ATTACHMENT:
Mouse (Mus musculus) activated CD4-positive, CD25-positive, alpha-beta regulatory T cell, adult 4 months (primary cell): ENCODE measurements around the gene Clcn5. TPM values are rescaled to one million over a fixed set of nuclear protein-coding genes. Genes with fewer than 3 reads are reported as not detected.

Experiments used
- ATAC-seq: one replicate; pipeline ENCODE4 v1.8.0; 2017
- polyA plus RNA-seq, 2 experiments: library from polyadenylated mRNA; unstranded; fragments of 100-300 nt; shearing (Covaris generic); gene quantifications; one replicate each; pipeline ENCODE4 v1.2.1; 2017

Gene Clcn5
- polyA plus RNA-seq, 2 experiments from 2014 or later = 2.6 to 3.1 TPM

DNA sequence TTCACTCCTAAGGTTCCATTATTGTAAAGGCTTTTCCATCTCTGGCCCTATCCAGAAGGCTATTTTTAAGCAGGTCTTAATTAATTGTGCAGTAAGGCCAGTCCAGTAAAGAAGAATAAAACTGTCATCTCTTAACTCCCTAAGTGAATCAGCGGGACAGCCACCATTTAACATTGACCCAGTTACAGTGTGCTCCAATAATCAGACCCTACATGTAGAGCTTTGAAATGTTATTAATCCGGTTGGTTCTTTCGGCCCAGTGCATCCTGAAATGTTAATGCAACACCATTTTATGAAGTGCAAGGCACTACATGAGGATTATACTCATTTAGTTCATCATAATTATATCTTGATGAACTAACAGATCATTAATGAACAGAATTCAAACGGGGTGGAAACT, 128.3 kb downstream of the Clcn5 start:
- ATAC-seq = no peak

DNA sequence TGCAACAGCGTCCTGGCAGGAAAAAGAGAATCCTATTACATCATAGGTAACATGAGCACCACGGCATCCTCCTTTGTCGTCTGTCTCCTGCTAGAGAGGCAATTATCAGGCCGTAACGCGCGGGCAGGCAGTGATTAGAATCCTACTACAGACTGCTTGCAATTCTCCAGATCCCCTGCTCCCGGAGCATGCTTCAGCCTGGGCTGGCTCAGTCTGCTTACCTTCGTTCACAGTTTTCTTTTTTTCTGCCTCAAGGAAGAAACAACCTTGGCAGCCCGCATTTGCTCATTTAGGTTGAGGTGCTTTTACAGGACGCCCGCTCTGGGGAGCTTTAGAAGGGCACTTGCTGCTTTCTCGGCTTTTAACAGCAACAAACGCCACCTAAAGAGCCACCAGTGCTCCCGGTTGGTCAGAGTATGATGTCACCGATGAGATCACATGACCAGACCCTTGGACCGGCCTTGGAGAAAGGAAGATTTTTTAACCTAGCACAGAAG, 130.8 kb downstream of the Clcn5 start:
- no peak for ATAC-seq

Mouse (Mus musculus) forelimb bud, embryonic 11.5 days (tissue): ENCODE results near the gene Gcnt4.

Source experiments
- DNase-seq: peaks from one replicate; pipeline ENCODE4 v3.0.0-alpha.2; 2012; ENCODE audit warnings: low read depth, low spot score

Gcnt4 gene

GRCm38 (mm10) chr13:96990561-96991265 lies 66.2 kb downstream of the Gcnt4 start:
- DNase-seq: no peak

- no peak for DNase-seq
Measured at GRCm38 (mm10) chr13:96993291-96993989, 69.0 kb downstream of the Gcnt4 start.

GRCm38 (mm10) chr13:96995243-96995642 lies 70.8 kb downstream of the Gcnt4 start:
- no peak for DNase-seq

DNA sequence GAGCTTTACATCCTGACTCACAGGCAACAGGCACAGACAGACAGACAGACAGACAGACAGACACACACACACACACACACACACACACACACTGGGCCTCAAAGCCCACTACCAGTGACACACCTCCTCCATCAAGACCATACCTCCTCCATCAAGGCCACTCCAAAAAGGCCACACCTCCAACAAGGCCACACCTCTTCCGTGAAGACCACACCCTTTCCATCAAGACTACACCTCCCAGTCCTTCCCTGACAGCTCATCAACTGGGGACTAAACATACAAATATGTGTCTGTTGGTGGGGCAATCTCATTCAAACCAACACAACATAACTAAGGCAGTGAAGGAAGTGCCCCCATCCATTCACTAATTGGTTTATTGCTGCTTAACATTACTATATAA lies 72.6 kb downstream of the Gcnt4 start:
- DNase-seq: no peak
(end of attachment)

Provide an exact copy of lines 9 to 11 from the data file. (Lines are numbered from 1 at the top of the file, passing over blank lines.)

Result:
DNA sequence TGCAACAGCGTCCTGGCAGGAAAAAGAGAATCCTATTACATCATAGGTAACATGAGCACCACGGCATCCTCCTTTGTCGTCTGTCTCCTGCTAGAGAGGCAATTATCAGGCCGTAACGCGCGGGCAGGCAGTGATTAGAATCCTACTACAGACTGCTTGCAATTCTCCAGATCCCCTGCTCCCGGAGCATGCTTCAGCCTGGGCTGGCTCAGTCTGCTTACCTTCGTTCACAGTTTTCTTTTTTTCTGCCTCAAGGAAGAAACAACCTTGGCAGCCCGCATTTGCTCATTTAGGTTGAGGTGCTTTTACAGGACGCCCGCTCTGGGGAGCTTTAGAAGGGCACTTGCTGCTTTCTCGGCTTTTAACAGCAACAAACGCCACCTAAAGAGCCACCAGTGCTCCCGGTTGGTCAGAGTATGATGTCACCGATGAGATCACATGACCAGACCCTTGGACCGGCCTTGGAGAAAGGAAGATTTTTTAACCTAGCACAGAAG, 130.8 kb downstream of the Clcn5 start:
- no peak for ATAC-seq

Mouse (Mus musculus) forelimb bud, embryonic 11.5 days (tissue): ENCODE results near the gene Gcnt4.